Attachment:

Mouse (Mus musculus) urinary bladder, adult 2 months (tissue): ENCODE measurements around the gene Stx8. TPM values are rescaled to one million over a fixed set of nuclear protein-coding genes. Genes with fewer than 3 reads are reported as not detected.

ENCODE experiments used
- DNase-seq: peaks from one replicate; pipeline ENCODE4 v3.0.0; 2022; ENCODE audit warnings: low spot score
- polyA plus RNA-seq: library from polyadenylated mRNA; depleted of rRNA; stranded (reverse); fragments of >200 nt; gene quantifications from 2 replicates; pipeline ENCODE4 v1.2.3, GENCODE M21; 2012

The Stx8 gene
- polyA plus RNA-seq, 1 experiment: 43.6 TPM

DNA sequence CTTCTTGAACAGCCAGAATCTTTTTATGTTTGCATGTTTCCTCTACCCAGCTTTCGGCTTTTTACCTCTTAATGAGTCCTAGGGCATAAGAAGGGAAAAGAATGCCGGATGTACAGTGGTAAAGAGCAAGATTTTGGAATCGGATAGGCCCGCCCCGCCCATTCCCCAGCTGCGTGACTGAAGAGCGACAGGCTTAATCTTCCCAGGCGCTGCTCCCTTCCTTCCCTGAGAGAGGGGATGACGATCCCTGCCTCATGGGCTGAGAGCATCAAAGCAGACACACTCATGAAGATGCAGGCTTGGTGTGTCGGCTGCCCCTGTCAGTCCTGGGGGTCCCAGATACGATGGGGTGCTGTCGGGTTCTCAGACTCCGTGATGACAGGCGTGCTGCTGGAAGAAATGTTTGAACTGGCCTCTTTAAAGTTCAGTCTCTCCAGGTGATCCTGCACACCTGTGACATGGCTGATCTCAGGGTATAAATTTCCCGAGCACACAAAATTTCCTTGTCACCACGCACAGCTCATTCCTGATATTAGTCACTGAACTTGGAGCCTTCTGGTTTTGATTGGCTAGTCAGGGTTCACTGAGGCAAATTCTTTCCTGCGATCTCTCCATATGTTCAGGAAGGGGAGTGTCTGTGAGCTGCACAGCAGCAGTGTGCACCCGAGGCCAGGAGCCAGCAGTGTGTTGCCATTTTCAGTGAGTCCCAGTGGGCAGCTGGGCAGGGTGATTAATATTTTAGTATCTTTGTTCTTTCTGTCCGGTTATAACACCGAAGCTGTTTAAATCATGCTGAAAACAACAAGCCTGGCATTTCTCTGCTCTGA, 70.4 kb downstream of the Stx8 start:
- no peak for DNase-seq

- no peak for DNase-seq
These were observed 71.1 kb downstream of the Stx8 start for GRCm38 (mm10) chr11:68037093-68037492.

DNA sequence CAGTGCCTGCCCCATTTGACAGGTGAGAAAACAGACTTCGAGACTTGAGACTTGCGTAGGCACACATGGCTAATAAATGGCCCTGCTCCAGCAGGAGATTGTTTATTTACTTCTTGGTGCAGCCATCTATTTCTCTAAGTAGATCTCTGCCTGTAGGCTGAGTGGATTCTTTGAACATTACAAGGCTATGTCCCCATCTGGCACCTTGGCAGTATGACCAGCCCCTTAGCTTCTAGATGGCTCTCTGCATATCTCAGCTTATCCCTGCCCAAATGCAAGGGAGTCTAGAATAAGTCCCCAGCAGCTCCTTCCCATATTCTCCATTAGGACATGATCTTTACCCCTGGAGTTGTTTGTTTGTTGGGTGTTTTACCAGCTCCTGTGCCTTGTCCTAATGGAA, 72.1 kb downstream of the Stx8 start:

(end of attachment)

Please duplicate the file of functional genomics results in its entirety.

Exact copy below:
Mouse (Mus musculus) urinary bladder, adult 2 months (tissue): ENCODE measurements around the gene Stx8. TPM values are rescaled to one million over a fixed set of nuclear protein-coding genes. Genes with fewer than 3 reads are reported as not detected.

ENCODE experiments used
- DNase-seq: peaks from one replicate; pipeline ENCODE4 v3.0.0; 2022; ENCODE audit warnings: low spot score
- polyA plus RNA-seq: library from polyadenylated mRNA; depleted of rRNA; stranded (reverse); fragments of >200 nt; gene quantifications from 2 replicates; pipeline ENCODE4 v1.2.3, GENCODE M21; 2012

The Stx8 gene
- polyA plus RNA-seq, 1 experiment: 43.6 TPM

DNA sequence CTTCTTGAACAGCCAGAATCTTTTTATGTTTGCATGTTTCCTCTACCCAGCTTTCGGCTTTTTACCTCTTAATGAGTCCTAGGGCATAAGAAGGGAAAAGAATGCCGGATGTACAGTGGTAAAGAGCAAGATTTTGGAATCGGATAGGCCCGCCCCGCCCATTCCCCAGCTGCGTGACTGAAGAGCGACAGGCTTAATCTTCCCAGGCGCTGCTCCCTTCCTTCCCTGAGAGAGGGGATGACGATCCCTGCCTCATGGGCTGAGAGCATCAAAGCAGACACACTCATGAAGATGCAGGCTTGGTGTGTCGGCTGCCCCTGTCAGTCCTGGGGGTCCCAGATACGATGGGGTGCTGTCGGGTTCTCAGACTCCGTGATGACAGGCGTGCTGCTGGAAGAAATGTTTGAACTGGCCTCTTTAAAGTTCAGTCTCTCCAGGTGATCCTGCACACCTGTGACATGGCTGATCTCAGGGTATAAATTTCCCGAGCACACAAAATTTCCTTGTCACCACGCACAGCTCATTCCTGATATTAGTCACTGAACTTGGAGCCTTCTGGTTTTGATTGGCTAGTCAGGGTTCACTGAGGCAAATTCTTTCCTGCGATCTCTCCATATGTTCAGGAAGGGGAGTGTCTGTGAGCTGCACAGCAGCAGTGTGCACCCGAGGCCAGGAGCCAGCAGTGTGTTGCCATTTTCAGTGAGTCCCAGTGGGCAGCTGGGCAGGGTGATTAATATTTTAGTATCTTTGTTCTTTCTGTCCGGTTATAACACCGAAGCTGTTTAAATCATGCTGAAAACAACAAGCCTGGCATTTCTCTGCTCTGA, 70.4 kb downstream of the Stx8 start:
- no peak for DNase-seq

- no peak for DNase-seq
These were observed 71.1 kb downstream of the Stx8 start for GRCm38 (mm10) chr11:68037093-68037492.

DNA sequence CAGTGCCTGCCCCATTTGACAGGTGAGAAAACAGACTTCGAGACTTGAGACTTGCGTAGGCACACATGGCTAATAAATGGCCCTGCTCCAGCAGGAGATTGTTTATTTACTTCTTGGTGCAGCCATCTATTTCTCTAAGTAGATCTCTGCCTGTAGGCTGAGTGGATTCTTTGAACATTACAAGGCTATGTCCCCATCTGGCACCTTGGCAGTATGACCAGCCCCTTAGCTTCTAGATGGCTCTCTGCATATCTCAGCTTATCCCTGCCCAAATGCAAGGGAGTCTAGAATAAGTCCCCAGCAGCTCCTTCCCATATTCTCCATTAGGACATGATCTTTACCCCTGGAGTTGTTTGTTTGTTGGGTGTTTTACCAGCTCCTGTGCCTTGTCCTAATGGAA, 72.1 kb downstream of the Stx8 start: